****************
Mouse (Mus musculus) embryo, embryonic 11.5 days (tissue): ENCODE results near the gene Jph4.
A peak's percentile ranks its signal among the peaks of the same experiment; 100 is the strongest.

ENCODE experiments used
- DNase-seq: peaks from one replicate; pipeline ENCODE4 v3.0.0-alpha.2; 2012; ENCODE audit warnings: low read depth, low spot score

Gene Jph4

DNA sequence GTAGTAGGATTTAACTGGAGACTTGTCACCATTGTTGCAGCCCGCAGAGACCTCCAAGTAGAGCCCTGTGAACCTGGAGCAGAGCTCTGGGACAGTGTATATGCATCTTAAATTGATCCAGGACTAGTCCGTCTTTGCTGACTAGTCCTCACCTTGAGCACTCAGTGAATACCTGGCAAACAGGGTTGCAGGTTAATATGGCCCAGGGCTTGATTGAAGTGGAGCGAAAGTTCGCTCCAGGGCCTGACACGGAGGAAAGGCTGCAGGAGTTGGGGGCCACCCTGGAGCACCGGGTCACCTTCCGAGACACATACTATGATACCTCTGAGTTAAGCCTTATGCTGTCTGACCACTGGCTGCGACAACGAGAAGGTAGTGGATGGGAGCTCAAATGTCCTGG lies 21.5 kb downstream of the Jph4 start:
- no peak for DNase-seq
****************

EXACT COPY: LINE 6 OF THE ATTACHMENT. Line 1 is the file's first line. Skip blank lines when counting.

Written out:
DNA sequence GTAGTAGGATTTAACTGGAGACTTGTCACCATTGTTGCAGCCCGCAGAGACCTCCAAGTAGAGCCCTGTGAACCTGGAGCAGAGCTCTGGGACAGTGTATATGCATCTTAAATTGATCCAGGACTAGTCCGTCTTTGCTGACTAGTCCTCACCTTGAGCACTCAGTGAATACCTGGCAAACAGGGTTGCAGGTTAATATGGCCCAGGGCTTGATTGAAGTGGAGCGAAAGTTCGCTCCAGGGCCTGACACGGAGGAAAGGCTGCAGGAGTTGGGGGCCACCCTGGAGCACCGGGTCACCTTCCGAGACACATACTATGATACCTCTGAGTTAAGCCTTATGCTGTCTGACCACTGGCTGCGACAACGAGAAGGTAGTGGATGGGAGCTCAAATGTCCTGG lies 21.5 kb downstream of the Jph4 start: